Dave Wingenfeld uses a rake to carefully pull up dirt around the base of potato plants in a 3-acre field alongside Valley View Road. He’s planted two rows of potatoes and stops every few feet to examine their leaves with dirt embedded underneath his fingernails.
“I feel very fortunate,” he says, standing upright and leaning on the handle of his rake. “Most people have no idea what it’s like to work and live on a farm.”
With the help of his two sons and daughter, Dave has mastered the lay of the land over the last 25 years by renting 26 acres from the Cuyahoga Valley National Park before signing a 60-year lease with the Countryside Conservancy Initiative in 2009.
Spread out in three separate areas along Valley View, Canal and Tinker’s Creek roads, Canal Corners Farm & Market occupies land with varying elevations and soil quality that allows for growth of a variety of vegetables such as asparagus, broomcorn, table grapes and sunflowers — which are used for his daughter’s flower CSA. Such diversity in land quality also poses a multitude of challenges.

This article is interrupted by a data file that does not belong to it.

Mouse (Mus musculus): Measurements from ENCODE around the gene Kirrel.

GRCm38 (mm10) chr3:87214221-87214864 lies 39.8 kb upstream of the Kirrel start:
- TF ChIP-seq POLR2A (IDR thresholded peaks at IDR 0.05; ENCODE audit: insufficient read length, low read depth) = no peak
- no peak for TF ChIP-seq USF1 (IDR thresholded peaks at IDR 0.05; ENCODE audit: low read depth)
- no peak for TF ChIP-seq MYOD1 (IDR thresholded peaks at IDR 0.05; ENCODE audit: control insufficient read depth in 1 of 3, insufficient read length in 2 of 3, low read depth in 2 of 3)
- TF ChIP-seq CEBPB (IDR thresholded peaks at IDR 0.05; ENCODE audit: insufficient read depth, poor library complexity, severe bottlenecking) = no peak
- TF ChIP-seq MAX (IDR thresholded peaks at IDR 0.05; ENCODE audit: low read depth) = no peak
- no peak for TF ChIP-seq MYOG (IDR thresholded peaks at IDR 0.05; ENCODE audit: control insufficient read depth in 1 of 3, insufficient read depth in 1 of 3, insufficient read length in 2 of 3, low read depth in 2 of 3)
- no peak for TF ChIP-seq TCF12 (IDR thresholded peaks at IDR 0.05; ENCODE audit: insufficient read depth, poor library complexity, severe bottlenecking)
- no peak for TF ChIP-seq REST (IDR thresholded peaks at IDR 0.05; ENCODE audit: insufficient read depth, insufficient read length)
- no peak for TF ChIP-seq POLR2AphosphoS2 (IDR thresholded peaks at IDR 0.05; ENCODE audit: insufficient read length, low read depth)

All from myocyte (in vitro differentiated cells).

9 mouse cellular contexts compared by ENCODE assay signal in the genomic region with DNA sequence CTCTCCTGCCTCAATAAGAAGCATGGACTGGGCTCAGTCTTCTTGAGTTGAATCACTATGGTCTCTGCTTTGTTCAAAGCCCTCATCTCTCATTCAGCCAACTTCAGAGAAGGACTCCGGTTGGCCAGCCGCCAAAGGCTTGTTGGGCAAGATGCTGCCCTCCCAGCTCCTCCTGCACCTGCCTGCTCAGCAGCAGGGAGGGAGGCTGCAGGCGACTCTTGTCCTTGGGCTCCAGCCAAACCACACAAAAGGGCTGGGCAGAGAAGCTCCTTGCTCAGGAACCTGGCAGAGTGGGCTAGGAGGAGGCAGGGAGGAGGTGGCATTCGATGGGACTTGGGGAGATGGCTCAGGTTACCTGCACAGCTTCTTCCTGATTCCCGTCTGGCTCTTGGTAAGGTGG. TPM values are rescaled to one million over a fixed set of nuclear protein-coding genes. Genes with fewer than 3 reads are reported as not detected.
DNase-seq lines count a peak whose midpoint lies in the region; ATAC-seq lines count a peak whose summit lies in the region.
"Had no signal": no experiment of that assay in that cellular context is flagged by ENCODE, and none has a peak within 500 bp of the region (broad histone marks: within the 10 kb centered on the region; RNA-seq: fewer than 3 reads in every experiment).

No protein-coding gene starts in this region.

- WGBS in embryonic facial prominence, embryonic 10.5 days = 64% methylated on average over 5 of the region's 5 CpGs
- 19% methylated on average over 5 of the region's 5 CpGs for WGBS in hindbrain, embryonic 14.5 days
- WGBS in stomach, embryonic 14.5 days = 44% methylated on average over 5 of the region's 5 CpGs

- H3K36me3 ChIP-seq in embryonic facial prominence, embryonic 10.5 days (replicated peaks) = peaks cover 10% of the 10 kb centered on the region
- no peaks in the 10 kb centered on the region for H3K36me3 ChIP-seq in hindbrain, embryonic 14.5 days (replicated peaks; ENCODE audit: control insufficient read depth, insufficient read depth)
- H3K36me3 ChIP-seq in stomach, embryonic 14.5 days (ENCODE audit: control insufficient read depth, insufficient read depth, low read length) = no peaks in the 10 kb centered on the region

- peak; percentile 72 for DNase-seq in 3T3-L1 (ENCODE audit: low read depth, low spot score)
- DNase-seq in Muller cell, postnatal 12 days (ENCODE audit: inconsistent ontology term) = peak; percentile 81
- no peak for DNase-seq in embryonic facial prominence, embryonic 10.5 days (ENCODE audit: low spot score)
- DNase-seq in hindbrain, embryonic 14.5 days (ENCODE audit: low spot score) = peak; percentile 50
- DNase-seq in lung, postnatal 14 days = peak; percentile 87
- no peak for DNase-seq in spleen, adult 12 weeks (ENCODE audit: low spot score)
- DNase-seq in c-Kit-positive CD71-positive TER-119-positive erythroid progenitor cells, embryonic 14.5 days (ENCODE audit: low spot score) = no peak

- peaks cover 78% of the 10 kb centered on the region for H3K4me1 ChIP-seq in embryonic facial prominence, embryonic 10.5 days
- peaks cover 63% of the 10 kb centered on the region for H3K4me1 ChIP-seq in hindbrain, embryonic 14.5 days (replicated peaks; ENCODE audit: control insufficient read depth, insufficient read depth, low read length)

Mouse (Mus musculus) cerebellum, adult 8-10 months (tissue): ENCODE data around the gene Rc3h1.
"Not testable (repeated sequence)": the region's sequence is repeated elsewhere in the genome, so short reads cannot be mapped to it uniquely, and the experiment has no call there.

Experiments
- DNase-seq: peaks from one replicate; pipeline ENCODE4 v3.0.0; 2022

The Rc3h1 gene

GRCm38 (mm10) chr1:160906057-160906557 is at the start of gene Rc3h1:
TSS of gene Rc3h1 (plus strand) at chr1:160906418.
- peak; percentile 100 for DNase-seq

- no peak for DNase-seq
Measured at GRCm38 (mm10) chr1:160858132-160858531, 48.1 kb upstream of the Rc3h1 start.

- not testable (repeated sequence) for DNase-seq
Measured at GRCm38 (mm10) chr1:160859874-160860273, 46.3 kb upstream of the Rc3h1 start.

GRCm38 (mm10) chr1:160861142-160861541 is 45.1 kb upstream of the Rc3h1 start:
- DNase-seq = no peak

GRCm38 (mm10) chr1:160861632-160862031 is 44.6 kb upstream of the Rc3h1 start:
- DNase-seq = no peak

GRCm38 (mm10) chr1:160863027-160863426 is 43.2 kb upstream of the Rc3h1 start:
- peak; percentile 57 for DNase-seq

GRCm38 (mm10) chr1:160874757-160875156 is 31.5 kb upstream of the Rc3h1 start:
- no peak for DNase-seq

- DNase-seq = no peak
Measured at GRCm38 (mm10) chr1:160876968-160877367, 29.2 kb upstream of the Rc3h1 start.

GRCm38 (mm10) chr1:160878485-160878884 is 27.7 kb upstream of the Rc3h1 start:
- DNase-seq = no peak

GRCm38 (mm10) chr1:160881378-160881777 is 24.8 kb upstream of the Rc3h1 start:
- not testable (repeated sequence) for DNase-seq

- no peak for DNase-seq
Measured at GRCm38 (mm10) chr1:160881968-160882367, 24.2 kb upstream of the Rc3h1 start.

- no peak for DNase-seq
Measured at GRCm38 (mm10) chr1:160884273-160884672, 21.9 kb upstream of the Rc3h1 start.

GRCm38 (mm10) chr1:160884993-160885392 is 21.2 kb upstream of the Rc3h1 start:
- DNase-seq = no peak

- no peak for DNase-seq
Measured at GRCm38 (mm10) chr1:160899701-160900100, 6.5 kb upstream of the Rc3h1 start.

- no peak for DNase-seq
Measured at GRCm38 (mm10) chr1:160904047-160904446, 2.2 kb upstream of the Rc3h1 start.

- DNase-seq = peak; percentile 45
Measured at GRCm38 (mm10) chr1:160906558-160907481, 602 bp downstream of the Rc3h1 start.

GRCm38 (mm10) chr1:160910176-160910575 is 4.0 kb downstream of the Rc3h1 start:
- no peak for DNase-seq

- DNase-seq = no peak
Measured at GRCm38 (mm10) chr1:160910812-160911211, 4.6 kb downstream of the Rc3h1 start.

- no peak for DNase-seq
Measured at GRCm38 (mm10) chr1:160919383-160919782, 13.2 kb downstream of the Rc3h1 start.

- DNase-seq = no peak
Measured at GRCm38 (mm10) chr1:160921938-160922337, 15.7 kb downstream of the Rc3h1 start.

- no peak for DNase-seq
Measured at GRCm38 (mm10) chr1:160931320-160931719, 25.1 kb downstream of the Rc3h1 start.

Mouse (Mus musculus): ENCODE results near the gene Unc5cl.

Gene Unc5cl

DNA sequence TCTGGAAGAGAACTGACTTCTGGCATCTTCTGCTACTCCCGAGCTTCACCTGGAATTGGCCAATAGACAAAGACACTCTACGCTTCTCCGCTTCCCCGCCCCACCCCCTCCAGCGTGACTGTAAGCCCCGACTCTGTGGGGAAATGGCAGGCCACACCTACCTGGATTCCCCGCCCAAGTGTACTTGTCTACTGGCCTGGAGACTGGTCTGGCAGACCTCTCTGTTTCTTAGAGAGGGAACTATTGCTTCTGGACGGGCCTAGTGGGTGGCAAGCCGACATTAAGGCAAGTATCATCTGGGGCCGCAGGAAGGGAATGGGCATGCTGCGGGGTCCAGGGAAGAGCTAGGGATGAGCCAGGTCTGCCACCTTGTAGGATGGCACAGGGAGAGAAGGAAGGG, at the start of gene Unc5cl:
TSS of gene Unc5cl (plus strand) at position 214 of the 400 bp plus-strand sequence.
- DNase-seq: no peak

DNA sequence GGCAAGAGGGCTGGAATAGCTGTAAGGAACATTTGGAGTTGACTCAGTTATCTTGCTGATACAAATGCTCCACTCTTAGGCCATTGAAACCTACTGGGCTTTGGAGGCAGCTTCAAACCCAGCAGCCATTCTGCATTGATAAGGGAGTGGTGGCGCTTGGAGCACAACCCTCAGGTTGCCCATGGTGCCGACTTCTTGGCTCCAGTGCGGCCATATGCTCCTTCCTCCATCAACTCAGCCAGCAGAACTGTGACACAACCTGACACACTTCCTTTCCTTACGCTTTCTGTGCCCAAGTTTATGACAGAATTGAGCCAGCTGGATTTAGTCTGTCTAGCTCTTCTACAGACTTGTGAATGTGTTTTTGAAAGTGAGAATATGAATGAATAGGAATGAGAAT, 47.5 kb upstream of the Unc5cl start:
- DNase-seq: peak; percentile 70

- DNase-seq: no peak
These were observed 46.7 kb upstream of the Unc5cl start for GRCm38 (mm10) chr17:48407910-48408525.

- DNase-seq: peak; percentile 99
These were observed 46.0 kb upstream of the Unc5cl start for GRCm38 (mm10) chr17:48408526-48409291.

Seven acres of Dave’s farm are subject to flooding nearly every year because they lay low on the borders of Tinker’s Creek and the Cuyahoga River. Last year they flooded twice in one month, wiping out half of Dave’s crops. Without the other farmland at higher elevations, he would have suffered a great loss. To prevent erosion and to maintain healthy soil, he plants winter rye at the end of each harvest, creating a natural barrier that strengthens the soil and protects his other crops from incoming water.
“I want to be a good steward of the land,” says Dave. “People look down on farmers and think they’re dumb, but you’ve got to be really smart.”
Dave brings life to his farm in other ways too. During the summer he hosts a concert series and live theater program out of the original barn built on the homestead in 1905. Each fall, he brings in families in search of corn mazes and the pumpkin patches he grows in his fields.
“It still amazes me that when you put a seed in the ground at the end of the season you’ve got a nice crop,” says Dave. “Like the sweet corn — each strand of silk goes to one kernel of corn, and to me, that shows that there’s some kind of supreme being out there.” 7243 Canal Road, Valley View, 216-624-3916